The founders of Nested are launching an equity loan product similar to Help to Buy with plans to start lending by the end of this year.
Unlike the government-run program, buyers will not be limited to new construction.
The loans will be interest-free, with the lender benefiting instead from a capital appreciation.
The lender, called Even, was set up by founders of online real estate agency Nested, Matt Robinson and James Turford.
Robinson also previously launched the GoCardless payment fintech.
Turford and Robinson say they aim to solve two of the biggest hurdles for first-time buyers: increasing a deposit and loan / income constraints.
Even can lend up to twice a buyer’s deposit capped at a maximum of £ 100,000.
It will share either the profit or the loss depending on the evolution of house prices.
A profit cap of 2x the original loan applies if the borrower repays the amount within 10 years, or 3x the loan if the borrower takes longer.
There are no prepayment charges and the borrower retains the benefit of the structural work undertaken.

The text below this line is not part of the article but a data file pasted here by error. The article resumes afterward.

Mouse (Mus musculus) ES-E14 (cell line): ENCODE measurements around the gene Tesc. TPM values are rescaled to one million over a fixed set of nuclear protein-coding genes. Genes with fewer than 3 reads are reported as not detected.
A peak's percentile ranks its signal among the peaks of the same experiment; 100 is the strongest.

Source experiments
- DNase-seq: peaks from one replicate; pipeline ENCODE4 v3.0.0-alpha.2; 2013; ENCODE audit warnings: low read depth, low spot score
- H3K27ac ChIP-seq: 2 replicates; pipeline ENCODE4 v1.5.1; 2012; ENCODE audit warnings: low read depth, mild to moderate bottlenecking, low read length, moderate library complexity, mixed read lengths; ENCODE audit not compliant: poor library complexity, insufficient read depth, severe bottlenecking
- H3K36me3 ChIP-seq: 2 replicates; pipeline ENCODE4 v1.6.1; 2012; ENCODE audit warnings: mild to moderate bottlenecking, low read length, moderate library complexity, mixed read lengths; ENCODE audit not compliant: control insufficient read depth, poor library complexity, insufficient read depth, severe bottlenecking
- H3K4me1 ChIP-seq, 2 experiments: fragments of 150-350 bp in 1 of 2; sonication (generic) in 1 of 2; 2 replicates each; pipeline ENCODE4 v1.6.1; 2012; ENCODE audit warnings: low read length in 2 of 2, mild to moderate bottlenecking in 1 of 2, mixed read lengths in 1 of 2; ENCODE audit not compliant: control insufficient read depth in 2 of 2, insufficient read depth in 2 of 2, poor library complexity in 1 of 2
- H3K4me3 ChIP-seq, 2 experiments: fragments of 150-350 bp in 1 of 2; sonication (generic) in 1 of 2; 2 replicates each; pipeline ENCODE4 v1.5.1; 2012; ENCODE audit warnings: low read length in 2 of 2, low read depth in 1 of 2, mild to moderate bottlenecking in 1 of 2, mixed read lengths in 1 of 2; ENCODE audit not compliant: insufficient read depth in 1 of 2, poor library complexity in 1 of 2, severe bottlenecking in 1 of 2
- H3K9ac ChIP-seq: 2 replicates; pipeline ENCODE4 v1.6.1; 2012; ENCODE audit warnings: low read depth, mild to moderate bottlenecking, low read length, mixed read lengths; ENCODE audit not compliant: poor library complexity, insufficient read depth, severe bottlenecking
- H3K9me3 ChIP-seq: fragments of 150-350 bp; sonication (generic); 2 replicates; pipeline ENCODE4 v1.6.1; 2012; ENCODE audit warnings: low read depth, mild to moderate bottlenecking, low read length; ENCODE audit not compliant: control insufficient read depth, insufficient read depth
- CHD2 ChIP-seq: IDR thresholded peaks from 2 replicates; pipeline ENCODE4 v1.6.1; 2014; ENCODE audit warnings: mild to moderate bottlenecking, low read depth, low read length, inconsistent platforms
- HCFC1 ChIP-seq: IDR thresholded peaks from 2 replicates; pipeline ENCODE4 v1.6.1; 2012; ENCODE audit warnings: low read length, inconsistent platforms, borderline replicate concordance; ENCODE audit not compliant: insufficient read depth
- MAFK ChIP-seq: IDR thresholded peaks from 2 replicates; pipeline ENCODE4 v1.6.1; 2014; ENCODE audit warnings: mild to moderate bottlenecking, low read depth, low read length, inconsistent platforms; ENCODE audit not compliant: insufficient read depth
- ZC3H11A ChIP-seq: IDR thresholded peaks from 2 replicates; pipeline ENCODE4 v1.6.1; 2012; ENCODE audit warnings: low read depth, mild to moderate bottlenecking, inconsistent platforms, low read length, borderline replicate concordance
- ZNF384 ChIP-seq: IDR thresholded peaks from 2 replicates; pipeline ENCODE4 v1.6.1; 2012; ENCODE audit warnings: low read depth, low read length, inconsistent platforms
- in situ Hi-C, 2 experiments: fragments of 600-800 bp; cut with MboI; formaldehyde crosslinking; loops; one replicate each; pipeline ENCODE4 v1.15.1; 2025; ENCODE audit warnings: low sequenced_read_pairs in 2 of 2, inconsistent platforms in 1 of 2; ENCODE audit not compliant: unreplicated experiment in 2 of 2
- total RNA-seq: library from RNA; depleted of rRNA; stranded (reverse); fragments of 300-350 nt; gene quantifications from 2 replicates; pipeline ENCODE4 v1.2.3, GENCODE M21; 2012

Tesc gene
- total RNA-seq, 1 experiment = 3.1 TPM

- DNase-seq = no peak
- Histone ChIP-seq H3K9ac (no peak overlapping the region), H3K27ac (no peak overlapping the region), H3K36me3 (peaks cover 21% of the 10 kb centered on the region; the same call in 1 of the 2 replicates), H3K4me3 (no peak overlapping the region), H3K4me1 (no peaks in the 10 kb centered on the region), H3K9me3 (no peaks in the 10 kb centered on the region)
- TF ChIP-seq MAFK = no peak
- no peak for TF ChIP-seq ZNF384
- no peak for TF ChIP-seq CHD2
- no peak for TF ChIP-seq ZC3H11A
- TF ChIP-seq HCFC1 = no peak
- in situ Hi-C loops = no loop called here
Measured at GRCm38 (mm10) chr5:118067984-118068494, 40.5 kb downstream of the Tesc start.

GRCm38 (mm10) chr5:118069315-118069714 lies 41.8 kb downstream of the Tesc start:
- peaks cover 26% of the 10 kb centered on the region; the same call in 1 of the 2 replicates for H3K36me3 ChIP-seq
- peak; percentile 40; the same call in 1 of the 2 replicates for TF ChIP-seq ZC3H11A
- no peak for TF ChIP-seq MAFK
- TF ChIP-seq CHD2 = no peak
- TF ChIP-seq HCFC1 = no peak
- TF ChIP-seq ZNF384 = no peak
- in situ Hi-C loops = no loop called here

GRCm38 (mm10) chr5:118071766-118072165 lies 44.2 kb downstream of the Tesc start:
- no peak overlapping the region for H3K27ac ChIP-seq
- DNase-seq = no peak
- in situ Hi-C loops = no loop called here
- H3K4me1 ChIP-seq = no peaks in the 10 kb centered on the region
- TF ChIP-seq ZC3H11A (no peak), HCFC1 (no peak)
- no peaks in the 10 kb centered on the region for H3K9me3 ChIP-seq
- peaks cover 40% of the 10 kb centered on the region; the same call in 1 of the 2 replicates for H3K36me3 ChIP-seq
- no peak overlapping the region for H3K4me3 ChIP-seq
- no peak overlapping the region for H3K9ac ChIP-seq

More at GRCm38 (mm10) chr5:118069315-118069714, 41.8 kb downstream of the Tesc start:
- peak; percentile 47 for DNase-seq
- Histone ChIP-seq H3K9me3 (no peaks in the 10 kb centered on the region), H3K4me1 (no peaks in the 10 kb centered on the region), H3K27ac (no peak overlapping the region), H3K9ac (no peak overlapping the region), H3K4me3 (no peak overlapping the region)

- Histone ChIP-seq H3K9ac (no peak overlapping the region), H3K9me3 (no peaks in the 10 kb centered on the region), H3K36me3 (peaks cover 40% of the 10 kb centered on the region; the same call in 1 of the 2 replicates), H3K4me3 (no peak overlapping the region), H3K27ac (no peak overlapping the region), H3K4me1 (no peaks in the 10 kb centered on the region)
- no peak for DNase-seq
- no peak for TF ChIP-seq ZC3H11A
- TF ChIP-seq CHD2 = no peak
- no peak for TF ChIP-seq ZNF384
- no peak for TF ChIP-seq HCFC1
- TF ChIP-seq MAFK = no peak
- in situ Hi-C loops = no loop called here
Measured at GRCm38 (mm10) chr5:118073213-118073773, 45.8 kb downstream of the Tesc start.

The maximum duration is 40 years.
Nested is Even’s parent company and has raised £ 45million to date.
The lender says it will focus on second-hand properties which represent 85% of first-time purchases.
The profit or loss that is shared depends on the initial contribution of both parties.
For example, a contribution of £ 10,000 from the buyer and £ 10,000 from Even means that any subsequent profit is split 50/50 upon repayment.
Turford says, “We have spent two years researching the weak spots of those struggling to get on the property ladder.
What came out loud was two things: People are tired of being stuck in the rent trap, paying off their landlord’s mortgage while being unable to save due to constantly rising rents.
“And they want a fair alternative to the state-run purchasing assistance program, which is being phased out anyway.
“He even wants to get people up the property ladder, but most of all, do it fairly.
“That is why, in addition to sharing the profit when the property is sold and not charging any outstanding interest, we will also share the loss if the property’s value has fallen on the sale.
“In addition, we have a profit cap on our share, so the owner should benefit much more than we do from large increases in value. “